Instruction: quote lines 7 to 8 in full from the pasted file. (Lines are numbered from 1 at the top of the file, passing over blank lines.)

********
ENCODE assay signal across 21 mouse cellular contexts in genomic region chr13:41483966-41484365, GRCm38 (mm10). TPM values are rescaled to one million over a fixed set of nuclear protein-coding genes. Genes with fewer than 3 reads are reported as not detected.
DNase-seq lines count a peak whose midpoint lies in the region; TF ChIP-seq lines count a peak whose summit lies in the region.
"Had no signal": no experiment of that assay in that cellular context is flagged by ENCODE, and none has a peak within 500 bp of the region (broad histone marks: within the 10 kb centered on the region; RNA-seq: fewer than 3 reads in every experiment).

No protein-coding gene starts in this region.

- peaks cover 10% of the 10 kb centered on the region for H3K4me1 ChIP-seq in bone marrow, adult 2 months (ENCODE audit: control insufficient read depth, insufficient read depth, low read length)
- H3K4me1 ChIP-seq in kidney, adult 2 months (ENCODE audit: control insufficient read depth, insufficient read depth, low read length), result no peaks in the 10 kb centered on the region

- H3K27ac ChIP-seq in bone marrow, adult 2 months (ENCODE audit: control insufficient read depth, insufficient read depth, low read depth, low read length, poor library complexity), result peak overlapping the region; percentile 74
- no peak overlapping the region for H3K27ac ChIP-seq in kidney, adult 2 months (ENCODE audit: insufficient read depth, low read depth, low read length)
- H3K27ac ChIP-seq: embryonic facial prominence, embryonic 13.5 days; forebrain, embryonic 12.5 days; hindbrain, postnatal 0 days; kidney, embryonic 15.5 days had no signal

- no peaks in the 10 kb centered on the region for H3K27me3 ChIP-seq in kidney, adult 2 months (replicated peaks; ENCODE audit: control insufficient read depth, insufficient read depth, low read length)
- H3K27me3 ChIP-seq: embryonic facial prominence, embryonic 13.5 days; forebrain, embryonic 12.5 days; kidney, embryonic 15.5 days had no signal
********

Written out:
- H3K27ac ChIP-seq in bone marrow, adult 2 months (ENCODE audit: control insufficient read depth, insufficient read depth, low read depth, low read length, poor library complexity), result peak overlapping the region; percentile 74
- no peak overlapping the region for H3K27ac ChIP-seq in kidney, adult 2 months (ENCODE audit: insufficient read depth, low read depth, low read length)